Instead of running away from religions that embody all the petty, hypocritical judgment of humanity, maybe it's time we think about forgiving them and serving them. I say this about myself and my relationship to the Unitarian Universalist Association, but I also say this about the UUA's relationship to other religions, and to the world.

Maybe "Unitarian Universalism" should be less about building a church where everyone's accepted, and more about accepting every church?

Philocrites:

September 23, 2007 07:22 AM | Permalink for this comment

Jack, it seems that any mature faith has to come to terms at some point with the failures and inadequacies of one's own tradition. That's not the same as becoming resigned to those faults, but yes, there are significant downsides to each tradition. Finding a way to acknowledge the weaknesses — even the tragic weaknesses — of Unitarian Universalism while still affirming what is vital and life-giving in it is the first step, I think, toward a mature religious liberalism. The second step, I think, is to recognize one's own personal weaknesses and not to displace all fault onto others.

You point to congregational polity as Unitarian Universalism's weakness. You might be interested in reading Mark Oppenheimer's "Knocking on Heaven's Door: American Religion in the Age of Counterculture"; its concluding chapter has some very interesting observations about how congregational polity has allowed both the Southern Baptists and the Unitarian Universalists to grow ideologically narrow. It is also true, however, that congregational polity has enabled the theological liberalization of Unitarian and UU churches. Some historians also see roots of American liberty and democracy in the congregational culture on New England -- the same culture that gave rise to Unitarianism and Universalism, and to Baptists as well, who fought hardest for religious liberty -- so there's an upside, too.

A final thought. You write: "Maybe 'Unitarian Universalism' should be less about building a church where everyone's accepted, and more about accepting every church?" I can't tell if you're really suggesting something beyond the idea that UUs try to affirm the wisdom within other traditions, something that David Rankin affirmed this way:

"We believe in tolerance of religious ideas. The religions of every age and culture have something to teach those who listen."

That isn't quite the same as "accepting every church." I'm not sure what that kind of acceptance would look like: We can't embody contradictory forms of church government; we can't be congregational and have a Catholic Magesterium at the same time, for example. And we'd be hard-pressed to know how to "accept" radically patriarchal churches. We can learn from while still being critical of others' ideas.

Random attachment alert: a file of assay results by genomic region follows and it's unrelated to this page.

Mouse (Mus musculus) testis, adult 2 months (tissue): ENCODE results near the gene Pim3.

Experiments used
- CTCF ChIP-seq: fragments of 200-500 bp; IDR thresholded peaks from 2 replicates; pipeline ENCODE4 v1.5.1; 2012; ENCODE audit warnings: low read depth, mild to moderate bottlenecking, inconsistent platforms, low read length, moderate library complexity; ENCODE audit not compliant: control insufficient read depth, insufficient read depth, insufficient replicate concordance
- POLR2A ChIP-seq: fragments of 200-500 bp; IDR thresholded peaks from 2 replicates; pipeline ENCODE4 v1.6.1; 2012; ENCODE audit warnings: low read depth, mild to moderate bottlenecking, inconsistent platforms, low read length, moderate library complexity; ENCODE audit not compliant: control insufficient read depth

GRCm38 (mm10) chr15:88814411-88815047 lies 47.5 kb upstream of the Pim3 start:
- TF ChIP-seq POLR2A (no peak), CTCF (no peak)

There already is, within our tradition, a history of interest in genuine interfaith dialogue. Many of us are committed to that as a key part of our religious liberalism. The trick is to try to help more UUs appreciate the value of listening to and learning from other traditions. I'd suggest that this is easier to do from a critically-loving perspective than from a critically-denunciatory perspective.

Tracie Holladay:

September 23, 2007 11:53 AM | Permalink for this comment

Poor guy. I found this to be a heartbreaking read - probably because I know the feeling all too well. I had tried TEC and the bickering about the gay issue was, as he put it, "corrosive" to the soul.

I hope he finds healing somewhere. Seriously.

Desmond Ravenstone:

September 23, 2007 01:36 PM | Permalink for this comment

I think in any community bound by a certain set of principles -- including our UU community -- we can often find those who seem to "talk the talk, but not walk the walk." And not just among conservatives, but also among radicals seeking change.

Too often, when presented with a difficult question such as inclusion of sexual minorities, extremists on either side will present the answer as a black-and-white "either-or" proposition: Either we hold fast to the traditions which define us, or we throw all of it away; either we live up to the spirit of love and justice right now, or we cling to the old ways. The middle path of dialogue and discernment, done in a spirit of respect and humility, is much harder and takes much longer -- but the rewards are much greater.

Currently I am at the beginning of such a process in my own congregation. I am grateful both for the guidance of my minister and friends there, and for the openness with which many are willing to listen and ask question (even tough ones) in a spirit of respect. And I would have it no other way. It is the way we grow as individuals, and truly live out our faith.

Rev. Jack Ditch:

September 23, 2007 06:42 PM | Permalink for this comment

"We can't embody contradictory forms of church government; we can't be congregational and have a Catholic Magesterium at the same time, for example."

Sure we can!

A brief bit of background: Most of my theological contemplation centers on what is to me the observational reality that we embody contradiction all the time. Check the article on this topic in the Summer 2007 UU World for a brief glimpse of what I'm talking about. The push-pull of contradiction embodied is just the way of life; what matters is how we respond to it, whether we accept it or try to kill it.